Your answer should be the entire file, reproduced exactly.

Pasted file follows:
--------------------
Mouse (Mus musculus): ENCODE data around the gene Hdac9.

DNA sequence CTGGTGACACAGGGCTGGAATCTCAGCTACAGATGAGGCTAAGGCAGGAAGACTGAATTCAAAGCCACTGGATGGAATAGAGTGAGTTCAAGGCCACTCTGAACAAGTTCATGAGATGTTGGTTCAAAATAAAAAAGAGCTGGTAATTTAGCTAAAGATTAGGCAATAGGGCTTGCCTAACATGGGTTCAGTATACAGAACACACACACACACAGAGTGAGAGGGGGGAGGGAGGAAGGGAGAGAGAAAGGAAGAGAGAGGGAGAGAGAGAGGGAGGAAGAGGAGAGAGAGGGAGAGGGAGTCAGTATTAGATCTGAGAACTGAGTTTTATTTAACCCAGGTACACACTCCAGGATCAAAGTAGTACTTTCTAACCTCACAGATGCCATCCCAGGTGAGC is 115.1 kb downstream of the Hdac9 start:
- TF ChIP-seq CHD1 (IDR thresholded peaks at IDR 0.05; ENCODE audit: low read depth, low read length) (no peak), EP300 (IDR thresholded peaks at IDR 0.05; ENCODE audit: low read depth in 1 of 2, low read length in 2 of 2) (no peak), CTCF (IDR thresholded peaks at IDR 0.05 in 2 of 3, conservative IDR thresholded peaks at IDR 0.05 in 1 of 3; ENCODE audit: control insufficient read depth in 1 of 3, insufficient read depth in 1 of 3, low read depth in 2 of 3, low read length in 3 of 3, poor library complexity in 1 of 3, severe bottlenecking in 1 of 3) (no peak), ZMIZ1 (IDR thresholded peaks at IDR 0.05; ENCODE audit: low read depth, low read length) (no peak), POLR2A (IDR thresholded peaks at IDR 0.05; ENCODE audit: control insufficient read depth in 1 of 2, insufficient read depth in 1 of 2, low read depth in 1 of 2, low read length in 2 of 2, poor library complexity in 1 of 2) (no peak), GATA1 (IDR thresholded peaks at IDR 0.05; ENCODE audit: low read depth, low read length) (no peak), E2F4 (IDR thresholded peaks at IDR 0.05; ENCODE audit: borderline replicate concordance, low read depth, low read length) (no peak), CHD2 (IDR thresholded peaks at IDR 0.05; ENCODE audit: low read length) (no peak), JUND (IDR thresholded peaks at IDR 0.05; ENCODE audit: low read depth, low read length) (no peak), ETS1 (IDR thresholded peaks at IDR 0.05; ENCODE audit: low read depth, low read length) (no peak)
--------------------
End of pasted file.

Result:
Mouse (Mus musculus): ENCODE data around the gene Hdac9.

DNA sequence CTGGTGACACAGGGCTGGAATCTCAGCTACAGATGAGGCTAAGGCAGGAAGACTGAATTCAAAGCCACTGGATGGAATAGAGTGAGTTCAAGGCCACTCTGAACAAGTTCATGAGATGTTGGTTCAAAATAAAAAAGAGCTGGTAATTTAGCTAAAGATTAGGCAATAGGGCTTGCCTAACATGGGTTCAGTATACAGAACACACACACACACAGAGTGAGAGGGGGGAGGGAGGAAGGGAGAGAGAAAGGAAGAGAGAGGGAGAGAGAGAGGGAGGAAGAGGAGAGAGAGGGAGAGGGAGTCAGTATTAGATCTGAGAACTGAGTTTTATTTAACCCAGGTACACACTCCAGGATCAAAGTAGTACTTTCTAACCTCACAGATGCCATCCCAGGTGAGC is 115.1 kb downstream of the Hdac9 start:
- TF ChIP-seq CHD1 (IDR thresholded peaks at IDR 0.05; ENCODE audit: low read depth, low read length) (no peak), EP300 (IDR thresholded peaks at IDR 0.05; ENCODE audit: low read depth in 1 of 2, low read length in 2 of 2) (no peak), CTCF (IDR thresholded peaks at IDR 0.05 in 2 of 3, conservative IDR thresholded peaks at IDR 0.05 in 1 of 3; ENCODE audit: control insufficient read depth in 1 of 3, insufficient read depth in 1 of 3, low read depth in 2 of 3, low read length in 3 of 3, poor library complexity in 1 of 3, severe bottlenecking in 1 of 3) (no peak), ZMIZ1 (IDR thresholded peaks at IDR 0.05; ENCODE audit: low read depth, low read length) (no peak), POLR2A (IDR thresholded peaks at IDR 0.05; ENCODE audit: control insufficient read depth in 1 of 2, insufficient read depth in 1 of 2, low read depth in 1 of 2, low read length in 2 of 2, poor library complexity in 1 of 2) (no peak), GATA1 (IDR thresholded peaks at IDR 0.05; ENCODE audit: low read depth, low read length) (no peak), E2F4 (IDR thresholded peaks at IDR 0.05; ENCODE audit: borderline replicate concordance, low read depth, low read length) (no peak), CHD2 (IDR thresholded peaks at IDR 0.05; ENCODE audit: low read length) (no peak), JUND (IDR thresholded peaks at IDR 0.05; ENCODE audit: low read depth, low read length) (no peak), ETS1 (IDR thresholded peaks at IDR 0.05; ENCODE audit: low read depth, low read length) (no peak)